This event also resulted in food and water shortages. Water service was disrupted for more than 12 million people due to pipes freezing and bursting. Many grocery stores were forced to close due to lack of power and, of the ones that remained open, completely ran out of many basic items like bread, milk, and eggs. Fuel, including gasoline, diesel fuel, propane and butane, was also scarce due to roads being closed or too icy to drive on, affecting both consumers and suppliers.

To add insult to injury, billings for electricity service were many times more than normal. One customer, a special education teacher, received a bill of more than $7,000 for less than a week of electricity.

This catastrophe was an unintended consequence of the Texas legislature. It protected the power companies by allowing them to disconnect from the national power grid and ignore expensive investments in preparing for extreme weather events like the one in February. As the blackouts extended from hours to days, top state lawmakers tried to redeem themselves by calling for investigations into the Electric Reliability Council of Texas, as Texans demanded accountability for the disaster.

The power companies had a fiduciary obligation to assure their customers that the vital resource of electric service was reasonably protected from failure. But that responsibility was trumped by self-interest.

On April 22, 2021, a report from Swiss Re (one of the world’s largest reinsurance companies) titled “The Economics of Climate Change,” says that the effects of global warming could shave 11 percent to 14 percent off global economic output by 2050, compared with growth levels without climate change. That amounts to as much as $23 trillion in reduced annual global economic output worldwide.

Obviously, this gets the attention of the world’s governments. And, most of the advanced nations are members of The Paris Agreement, which is a legally binding international treaty on climate change. Representatives of those countries debate strategies to mitigate the effects of global warming and the related costs. While most countries have taken a number of steps to help deal with this crisis, the United States has been caught up in the cost and tax issues. As Kurt Vonnegut said, “We could have saved the earth, but we were too damn cheap.”



Governance over resources can sometimes be used to help deal with the tragedy of the commons. An article in the Scientific American, “The Tragedy of the Commons, Revisited,” dated November 19, 2018, questions Hardin’s assumptions regarding governance.

“As many scholars recognized, however, Hardin blurred the idea of a resource system (the pasture) with resource governance (open access), and at the same time, confused open access (no constraints) with commons (sharing among community members on terms set by the community). As a result, he significantly underestimated the power of commons as a form of governance.

“Studies of real communities demonstrated that commons governance works in some contexts and fails in others (Ostrom 1990; Ostrom 2005). Communities may develop their own governance institutions, but communities still are embedded in government and market systems. Ostrom’s work provided insights into how and when effective commons can be implemented.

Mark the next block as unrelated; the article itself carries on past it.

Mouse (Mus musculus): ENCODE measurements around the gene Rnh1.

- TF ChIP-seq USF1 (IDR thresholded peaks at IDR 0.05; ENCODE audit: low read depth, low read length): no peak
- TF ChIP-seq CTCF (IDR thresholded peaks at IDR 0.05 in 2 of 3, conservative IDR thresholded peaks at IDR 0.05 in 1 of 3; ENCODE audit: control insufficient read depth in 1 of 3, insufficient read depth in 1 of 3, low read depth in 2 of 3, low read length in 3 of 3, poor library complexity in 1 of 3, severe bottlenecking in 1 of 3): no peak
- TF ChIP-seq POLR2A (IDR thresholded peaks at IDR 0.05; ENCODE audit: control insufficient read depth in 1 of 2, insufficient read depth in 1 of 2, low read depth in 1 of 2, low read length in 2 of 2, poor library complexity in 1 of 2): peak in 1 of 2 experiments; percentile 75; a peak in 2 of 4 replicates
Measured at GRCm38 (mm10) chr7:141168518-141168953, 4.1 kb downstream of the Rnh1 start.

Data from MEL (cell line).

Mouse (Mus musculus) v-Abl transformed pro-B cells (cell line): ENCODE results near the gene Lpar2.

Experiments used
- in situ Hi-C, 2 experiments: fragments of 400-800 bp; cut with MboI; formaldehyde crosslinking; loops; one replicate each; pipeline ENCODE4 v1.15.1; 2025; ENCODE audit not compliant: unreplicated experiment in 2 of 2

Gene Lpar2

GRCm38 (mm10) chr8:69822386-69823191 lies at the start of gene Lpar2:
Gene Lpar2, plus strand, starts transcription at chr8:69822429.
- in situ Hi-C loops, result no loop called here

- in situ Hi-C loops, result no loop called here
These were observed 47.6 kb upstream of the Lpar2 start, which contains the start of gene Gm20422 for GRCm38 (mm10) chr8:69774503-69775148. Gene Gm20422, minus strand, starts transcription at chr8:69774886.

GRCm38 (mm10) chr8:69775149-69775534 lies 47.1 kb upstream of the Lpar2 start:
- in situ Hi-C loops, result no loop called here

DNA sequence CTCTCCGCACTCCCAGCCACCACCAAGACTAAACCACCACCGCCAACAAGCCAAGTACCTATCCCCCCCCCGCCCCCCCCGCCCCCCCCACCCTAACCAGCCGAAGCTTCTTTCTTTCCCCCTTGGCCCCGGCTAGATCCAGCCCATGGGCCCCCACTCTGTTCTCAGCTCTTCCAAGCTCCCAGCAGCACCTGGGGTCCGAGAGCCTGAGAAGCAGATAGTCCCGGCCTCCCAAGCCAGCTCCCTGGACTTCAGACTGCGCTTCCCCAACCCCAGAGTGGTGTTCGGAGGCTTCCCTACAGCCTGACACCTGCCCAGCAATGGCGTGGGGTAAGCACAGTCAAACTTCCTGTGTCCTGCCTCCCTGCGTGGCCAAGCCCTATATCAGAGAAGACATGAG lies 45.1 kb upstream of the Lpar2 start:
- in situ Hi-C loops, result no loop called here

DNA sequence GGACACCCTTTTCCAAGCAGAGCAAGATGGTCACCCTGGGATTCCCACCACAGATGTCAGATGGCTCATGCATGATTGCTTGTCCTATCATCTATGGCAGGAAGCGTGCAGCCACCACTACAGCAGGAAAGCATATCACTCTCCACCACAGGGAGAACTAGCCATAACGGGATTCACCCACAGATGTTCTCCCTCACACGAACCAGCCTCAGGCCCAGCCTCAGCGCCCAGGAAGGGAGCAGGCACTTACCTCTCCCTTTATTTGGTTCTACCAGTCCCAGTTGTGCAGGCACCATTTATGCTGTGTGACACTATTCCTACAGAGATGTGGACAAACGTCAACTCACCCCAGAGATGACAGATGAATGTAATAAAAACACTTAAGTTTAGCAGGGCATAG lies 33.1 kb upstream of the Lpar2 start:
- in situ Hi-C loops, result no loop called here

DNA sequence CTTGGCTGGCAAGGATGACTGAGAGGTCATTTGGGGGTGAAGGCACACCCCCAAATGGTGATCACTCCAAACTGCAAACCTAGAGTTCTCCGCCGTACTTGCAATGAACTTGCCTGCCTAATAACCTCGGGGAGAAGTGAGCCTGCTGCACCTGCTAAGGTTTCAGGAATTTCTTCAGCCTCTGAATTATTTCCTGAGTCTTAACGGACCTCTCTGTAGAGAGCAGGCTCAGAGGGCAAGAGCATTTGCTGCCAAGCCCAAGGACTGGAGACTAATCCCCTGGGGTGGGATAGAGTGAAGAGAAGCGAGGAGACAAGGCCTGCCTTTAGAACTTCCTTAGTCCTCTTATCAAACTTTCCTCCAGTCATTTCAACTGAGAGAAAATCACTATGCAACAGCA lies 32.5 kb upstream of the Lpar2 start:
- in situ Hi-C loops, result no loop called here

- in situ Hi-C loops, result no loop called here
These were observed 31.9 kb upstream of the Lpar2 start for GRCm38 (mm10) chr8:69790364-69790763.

“Commons governance is one way to avoid Hardin’s predicted tragedy, but its practical and normative potential must be evaluated contextually and in comparison, with alternatives. There are no silver bullets, and the myopia of searching for panacea-like solutions only makes things worse. Figuring out how best to successfully cooperate in governing ourselves and our shared environments remains one of the core questions studied in law, economics, political science, sociology and many other related fields today.”

Nonetheless, federal, state and local governments can and do contribute to the pollution that causes a health risk. According to a study by the Harvard School of Public Health, air pollution from traffic congestion in urban areas contributes to more than 2,200 premature deaths annually in the United States alone. As more people decide that roads and highways are the fastest way to travel to work, more cars end up on the roads, ultimately slowing down traffic and polluting the air.



As this is written, the world is dealing with a pandemic of the Clovid-19 virus. One of the prime obligations of government at all levels is to provide for the protection and safety of its citizens. It’s why there are police departments, building codes, traffic signs, not to mention a strong military, and on and on.

The issue currently is whether mask and vaccine mandates should be made by state and local government to keep their constituents safe or should it be an individual choice. But if the individual choices mean rejection of the mask and vaccine, then they are putting themselves and their community at risk.

For example, wearing a seatbelt is to help keep those driving or riding in a vehicle from being badly hurt or killed in an accident. This is not optional. Those who don’t wear seatbelts are subject to arrest and fine.

The governors of Texas and Florida believe that the wearing of masks and getting vaccinated is an individual choice and should not the mandated. But experience has shown that mask-less and unvaccinated citizens are prime sources of infection to others.

Therefore, governors who oppose mandates to help keep their populations safe have betrayed their duty. There is no Constitutional right to infect others with a deadly disease.